Panos Prevedouros, PHD

BY PANOS PREVEDOUROS PHD – Dr. Martin Wachs recently wrote an important article on public investment for transportation and jobs. (“UCLA/RAND Expert on Transportation, Jobs and Economic Growth”.)

Wachs observed that Democrats and Republicans, liberals and conservatives, rural and urban elected officials—all seek funding for roads and transit projects in their districts, asserting repeatedly that these expenditures will create jobs. He correctly asserts that construction jobs do not inherently have higher economic impact than other new jobs. Construction may generate construction jobs but it also is a huge cost item in and of itself and puts a lot of stress on city and state budgets. (All states except North Dacota have deficits.) Finally Wachs says that a shovel-ready project in no way assures that it will have long-term net economic benefits.

Given Wachs’ sound, detailed and impartial assessment, you now can make your own decision between Plan A and Plan B. For about six billion dollars you can choose either A or B defined as follows.

Plan A

  • Mufi Hannemann’s 20 mile, 21 station elevated heavy rail with 3 park-and-ride facilities and no power plant. All of it is a taxpayer subsidized project.

Plan B

  • 11 miles of reversible HOT lanes that will improve the Central Oahu-to-town tidal traffic problem by over 30%.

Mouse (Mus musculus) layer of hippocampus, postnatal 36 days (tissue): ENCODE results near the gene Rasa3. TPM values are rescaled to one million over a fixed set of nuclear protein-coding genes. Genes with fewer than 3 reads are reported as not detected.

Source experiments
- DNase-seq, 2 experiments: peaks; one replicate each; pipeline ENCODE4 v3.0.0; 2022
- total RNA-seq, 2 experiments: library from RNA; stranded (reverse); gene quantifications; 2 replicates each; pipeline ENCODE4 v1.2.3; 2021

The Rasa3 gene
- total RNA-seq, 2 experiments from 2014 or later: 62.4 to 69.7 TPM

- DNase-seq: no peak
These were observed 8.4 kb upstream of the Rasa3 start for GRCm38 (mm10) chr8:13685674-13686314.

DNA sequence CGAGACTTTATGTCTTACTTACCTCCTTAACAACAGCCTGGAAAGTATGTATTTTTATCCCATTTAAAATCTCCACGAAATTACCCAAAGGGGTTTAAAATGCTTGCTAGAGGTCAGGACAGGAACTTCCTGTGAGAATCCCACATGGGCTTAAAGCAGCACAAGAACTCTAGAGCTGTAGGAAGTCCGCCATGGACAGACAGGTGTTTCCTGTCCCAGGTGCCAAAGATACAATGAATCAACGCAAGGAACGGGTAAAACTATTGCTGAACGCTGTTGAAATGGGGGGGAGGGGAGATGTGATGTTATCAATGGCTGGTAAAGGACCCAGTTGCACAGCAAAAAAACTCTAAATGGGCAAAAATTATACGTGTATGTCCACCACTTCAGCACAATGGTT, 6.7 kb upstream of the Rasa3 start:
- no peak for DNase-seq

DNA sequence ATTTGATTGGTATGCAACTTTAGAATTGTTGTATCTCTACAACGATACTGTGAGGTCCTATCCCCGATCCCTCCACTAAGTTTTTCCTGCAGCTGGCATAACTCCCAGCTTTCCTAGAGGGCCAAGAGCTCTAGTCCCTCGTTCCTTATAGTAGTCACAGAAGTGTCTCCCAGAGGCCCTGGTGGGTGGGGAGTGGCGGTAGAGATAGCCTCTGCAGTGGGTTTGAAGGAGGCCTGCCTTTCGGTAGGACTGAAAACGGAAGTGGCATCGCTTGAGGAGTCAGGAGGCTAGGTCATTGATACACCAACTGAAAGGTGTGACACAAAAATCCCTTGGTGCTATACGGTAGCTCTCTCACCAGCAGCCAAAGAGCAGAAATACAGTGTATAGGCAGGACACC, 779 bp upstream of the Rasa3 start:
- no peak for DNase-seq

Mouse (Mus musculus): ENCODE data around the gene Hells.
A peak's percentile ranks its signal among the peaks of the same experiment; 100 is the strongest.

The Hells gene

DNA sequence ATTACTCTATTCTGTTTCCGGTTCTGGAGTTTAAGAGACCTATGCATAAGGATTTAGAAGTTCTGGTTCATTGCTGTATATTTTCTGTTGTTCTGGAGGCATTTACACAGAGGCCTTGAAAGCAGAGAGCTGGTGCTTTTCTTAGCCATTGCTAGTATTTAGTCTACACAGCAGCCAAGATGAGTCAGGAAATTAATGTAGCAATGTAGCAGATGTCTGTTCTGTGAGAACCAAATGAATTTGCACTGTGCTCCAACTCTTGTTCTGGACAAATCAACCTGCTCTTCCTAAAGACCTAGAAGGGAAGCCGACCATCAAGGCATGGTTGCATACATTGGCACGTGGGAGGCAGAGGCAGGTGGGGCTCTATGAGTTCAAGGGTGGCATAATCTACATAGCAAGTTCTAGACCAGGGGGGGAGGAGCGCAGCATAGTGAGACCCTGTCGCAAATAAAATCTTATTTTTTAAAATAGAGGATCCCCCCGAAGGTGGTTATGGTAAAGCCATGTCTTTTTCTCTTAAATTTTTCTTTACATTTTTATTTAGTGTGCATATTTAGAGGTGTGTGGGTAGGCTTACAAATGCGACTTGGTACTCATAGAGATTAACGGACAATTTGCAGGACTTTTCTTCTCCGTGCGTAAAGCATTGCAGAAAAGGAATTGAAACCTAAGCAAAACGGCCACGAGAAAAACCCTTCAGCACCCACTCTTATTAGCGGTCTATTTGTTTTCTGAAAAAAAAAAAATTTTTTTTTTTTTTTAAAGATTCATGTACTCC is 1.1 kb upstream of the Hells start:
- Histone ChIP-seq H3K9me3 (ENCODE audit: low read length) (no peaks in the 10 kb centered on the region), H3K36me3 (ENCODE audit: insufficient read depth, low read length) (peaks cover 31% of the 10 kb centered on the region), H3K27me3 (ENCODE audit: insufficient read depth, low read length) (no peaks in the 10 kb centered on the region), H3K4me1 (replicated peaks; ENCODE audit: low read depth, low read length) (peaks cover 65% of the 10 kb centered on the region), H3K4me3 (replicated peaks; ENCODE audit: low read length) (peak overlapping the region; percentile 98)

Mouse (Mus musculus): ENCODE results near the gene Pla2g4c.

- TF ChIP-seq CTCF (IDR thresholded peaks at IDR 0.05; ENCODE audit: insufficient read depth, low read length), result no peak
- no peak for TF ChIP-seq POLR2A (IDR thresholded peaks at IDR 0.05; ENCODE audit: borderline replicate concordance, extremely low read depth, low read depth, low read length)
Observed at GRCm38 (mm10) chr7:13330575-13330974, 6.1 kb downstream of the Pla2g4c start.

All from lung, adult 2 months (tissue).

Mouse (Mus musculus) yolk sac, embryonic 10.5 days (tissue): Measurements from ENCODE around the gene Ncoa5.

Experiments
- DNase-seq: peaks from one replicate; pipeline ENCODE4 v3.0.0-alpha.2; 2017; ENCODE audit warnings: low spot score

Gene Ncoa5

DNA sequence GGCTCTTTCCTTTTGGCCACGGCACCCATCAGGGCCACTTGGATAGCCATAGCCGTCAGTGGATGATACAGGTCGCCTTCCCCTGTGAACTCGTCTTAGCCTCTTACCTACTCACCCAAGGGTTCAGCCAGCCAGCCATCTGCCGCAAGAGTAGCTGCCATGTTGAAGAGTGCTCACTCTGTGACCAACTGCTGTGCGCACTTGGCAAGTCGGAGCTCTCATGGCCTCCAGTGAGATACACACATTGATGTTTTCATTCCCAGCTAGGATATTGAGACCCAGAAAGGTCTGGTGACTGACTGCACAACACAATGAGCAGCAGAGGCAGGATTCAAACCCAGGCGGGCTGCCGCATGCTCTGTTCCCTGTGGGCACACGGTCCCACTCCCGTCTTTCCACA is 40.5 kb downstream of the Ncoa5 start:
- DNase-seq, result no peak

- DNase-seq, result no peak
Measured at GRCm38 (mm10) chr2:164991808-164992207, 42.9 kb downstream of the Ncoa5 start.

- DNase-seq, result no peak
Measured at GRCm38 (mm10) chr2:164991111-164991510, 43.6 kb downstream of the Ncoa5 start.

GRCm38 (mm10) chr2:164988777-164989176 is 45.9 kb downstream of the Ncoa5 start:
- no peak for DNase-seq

• 3 Superferry vessels to connect our islands and provide a resiliency backbone when an island is hit by a disaster.
  • A small Hawaii-based international airline with roundtrips to Beijing, Shanghai, Osaka, Moscow, Dubai, Singapore, Sao Paolo and Frankfurt, e.g., Aloha Worldwide.
  • A coal power-plant that will reduce Oahu’s oil dependency by 15%.

All these can be done as incentivized private projects, or public-private partnerships.

Which plan is best for Hawaii’s long term economic prosperity and which one is best for short term political pork?

You know that the correct answer is Plan B.  Why are about 75% of Hawaii’s politicians choosing Plan A?

Because they care about themselves, because doing the same thing again and again is less work, and because they are told what to do by special interests (their party, big money supporters, and unions.)

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